• Royo J. L. et al. Transphyletic conservation of developmental regulatory state in animal evolution. Proc Natl Acad Sci USA 108, 14186–14191 (2011). [PMC free article] [PubMed]
  • Strähle U., Blader P. & Ingham P. W. Expression of axial and sonic hedgehog in wildtype and midline defective zebrafish embryos. Int J Dev Biol 40, 429–440 (1996). [PubMed]
  • Dahn R. D., Davis M. C., Pappano W. N. & Shubin N. H. Sonic hedgehog function in chondrichthyan fins and the evolution of appendage patterning. Nature 445, 311–314 (2007). [PubMed]
  • Kano S. et al. Two lamprey Hedgehog genes share non-coding regulatory sequences and expression patterns with gnathostome Hedgehogs. PLoS One 5, e13332 (2010). [PMC free article] [PubMed]
  • Pascual-Anaya J., D'Aniello S. & Garcia-Fernàndez J. Unexpectedly large number of conserved noncoding regions within the ancestral chordate Hox cluster. Dev Genes Evol 218, 591–597 (2008). [PubMed]
  • Satoh N. The ascidian tadpole larva: comparative molecular development and genomics. Nat Rev Genet 4, 285–295 (2003). [PubMed]
  • Punnamoottil B. et al. Cis-regulatory characterization of sequence conservation surrounding the Hox4 genes. Dev Biol 340, 269–282 (2010). [PubMed]
  • Manzanares M. et al. Conservation and elaboration of Hox gene regulation during evolution of the vertebrate head. Nature 408, 854–857 (2000). [PubMed]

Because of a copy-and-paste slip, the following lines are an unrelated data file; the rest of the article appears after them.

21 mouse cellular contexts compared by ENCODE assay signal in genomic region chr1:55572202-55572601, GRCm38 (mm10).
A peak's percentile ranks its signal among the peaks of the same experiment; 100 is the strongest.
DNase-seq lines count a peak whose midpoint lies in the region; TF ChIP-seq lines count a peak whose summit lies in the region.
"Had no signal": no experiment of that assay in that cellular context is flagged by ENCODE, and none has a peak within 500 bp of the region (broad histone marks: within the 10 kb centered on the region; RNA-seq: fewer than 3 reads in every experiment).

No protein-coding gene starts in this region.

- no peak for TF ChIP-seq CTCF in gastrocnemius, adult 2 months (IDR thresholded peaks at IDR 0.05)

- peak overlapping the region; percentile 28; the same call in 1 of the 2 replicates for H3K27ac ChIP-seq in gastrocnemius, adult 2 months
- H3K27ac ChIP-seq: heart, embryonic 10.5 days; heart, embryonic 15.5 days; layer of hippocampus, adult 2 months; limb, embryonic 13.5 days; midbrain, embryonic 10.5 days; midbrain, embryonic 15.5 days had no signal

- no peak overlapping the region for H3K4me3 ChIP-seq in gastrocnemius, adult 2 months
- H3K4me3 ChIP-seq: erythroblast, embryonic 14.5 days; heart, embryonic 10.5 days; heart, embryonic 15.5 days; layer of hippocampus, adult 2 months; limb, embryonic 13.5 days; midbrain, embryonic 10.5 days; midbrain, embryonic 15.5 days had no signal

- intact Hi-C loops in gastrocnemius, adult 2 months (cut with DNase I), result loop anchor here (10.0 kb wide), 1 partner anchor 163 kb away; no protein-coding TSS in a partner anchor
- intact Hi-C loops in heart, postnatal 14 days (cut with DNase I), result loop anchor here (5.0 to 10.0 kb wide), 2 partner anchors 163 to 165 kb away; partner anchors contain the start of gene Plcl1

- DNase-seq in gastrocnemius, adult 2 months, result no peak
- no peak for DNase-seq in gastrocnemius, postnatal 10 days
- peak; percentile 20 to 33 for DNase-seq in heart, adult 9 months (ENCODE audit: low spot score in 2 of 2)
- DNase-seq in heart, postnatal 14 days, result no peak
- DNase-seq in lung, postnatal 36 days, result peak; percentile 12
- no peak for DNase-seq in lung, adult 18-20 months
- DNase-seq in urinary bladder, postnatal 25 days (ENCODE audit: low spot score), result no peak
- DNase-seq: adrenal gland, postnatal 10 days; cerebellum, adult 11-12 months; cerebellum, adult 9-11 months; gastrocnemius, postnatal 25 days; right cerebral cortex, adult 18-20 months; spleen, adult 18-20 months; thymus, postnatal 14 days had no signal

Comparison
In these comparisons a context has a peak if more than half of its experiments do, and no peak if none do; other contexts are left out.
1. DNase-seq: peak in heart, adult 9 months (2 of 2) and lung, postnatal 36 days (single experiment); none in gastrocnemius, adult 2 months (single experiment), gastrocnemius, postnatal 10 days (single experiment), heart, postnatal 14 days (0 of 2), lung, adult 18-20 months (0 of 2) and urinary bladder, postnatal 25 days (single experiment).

• Hufton A. L. et al. Deeply conserved chordate noncoding sequences preserve genome synteny but do not drive gene duplicate retention. Genome Res 19, 2036–2051 (2009). [PMC free article] [PubMed]
  • Muller F. et al. Intronic enhancers control expression of zebrafish sonic hedgehog in floor plate and notochord. Development 126, 2103–2116 (1999). [PubMed]
  • Matus D. Q., Magie C. R., Pang K., Martindale M. Q. & Thomsen G. H. The Hedgehog gene family of the cnidarian, Nematostella vectensis, and implications for understanding metazoan Hedgehog pathway evolution. Dev Biol 313, 501–518 (2008). [PMC free article] [PubMed]
  • Freitas R., Zhang G. & Cohn M. J. Evidence that mechanisms of fin development evolved in the midline of early vertebrates. Nature 442, 1033–1037 (2006). [PubMed]
  • Cañestro C. et al. Amphioxus alcohol dehydrogenase is a class 3 form of single type and of structural conservation but with unique developmental expression. Eur J Biochem 267, 6511–6518 (2000). [PubMed]
  • Ewing B., Hillier L., Wendl M. C. & Green P. Base-calling of automated sequencer traces using phred. I. Accuracy assessment. Genome Res 8, 175–185 (1998). [PubMed]
  • Gordon D., Abajian C. & Green P. Consed: a graphical tool for sequence finishing. Genome Res 8, 195–202 (1998). [PubMed]